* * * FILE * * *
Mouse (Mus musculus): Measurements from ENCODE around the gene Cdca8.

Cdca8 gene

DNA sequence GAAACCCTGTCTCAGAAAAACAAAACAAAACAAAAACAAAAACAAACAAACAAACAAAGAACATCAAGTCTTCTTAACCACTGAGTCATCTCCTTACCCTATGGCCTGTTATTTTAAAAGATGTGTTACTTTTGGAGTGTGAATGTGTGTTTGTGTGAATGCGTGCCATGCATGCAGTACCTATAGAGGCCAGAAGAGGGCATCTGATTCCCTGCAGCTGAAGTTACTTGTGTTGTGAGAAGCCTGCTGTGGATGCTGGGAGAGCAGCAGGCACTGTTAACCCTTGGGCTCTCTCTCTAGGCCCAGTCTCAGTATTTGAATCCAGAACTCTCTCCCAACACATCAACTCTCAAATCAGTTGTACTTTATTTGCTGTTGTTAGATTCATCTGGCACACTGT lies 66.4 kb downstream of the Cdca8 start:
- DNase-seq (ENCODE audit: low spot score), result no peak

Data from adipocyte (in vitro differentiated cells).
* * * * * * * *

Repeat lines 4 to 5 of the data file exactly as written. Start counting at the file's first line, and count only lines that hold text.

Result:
- DNase-seq (ENCODE audit: low spot score), result no peak

Data from adipocyte (in vitro differentiated cells).